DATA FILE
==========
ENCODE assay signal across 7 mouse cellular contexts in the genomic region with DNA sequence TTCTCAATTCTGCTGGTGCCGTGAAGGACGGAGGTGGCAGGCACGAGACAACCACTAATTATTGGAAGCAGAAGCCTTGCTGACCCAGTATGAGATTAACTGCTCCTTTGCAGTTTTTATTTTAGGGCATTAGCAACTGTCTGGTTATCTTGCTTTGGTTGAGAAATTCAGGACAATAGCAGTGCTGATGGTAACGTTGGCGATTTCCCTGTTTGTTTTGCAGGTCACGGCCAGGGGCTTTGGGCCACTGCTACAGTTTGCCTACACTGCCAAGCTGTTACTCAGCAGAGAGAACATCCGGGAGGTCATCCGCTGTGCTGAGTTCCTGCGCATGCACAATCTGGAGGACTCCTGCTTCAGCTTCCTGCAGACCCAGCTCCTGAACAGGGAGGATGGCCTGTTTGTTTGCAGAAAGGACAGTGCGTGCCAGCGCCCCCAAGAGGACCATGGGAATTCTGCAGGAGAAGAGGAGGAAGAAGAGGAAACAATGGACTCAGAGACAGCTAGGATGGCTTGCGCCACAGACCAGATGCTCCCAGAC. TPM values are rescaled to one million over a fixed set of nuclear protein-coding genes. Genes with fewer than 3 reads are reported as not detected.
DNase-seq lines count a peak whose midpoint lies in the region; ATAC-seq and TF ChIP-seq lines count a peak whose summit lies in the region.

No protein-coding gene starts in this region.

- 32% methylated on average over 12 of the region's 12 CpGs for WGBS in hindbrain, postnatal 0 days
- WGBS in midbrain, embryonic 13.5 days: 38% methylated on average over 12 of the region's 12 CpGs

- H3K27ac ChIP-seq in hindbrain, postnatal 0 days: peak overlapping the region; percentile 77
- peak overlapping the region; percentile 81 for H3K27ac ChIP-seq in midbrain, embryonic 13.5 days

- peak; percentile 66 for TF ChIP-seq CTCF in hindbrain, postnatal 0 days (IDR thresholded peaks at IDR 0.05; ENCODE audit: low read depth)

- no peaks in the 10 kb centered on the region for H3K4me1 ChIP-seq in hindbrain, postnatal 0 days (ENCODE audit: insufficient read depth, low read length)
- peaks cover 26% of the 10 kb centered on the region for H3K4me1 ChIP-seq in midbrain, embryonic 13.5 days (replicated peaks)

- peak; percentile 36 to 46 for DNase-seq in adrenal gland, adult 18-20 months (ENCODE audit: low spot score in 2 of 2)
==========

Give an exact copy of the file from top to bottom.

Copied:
ENCODE assay signal across 7 mouse cellular contexts in the genomic region with DNA sequence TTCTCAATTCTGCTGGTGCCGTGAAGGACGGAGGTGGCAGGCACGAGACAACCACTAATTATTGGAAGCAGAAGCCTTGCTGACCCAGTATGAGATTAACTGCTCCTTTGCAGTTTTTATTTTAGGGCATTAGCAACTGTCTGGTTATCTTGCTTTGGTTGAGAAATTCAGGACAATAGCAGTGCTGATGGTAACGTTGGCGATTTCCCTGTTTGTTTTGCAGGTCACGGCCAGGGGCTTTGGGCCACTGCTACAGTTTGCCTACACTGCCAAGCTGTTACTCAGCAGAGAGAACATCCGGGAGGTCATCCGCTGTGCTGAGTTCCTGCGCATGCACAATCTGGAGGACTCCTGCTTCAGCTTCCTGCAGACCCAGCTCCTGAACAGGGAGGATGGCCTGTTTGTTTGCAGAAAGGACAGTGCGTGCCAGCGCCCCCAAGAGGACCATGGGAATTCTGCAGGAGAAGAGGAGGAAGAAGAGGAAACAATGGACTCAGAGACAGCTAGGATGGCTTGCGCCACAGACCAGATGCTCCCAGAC. TPM values are rescaled to one million over a fixed set of nuclear protein-coding genes. Genes with fewer than 3 reads are reported as not detected.
DNase-seq lines count a peak whose midpoint lies in the region; ATAC-seq and TF ChIP-seq lines count a peak whose summit lies in the region.

No protein-coding gene starts in this region.

- 32% methylated on average over 12 of the region's 12 CpGs for WGBS in hindbrain, postnatal 0 days
- WGBS in midbrain, embryonic 13.5 days: 38% methylated on average over 12 of the region's 12 CpGs

- H3K27ac ChIP-seq in hindbrain, postnatal 0 days: peak overlapping the region; percentile 77
- peak overlapping the region; percentile 81 for H3K27ac ChIP-seq in midbrain, embryonic 13.5 days

- peak; percentile 66 for TF ChIP-seq CTCF in hindbrain, postnatal 0 days (IDR thresholded peaks at IDR 0.05; ENCODE audit: low read depth)

- no peaks in the 10 kb centered on the region for H3K4me1 ChIP-seq in hindbrain, postnatal 0 days (ENCODE audit: insufficient read depth, low read length)
- peaks cover 26% of the 10 kb centered on the region for H3K4me1 ChIP-seq in midbrain, embryonic 13.5 days (replicated peaks)

- peak; percentile 36 to 46 for DNase-seq in adrenal gland, adult 18-20 months (ENCODE audit: low spot score in 2 of 2)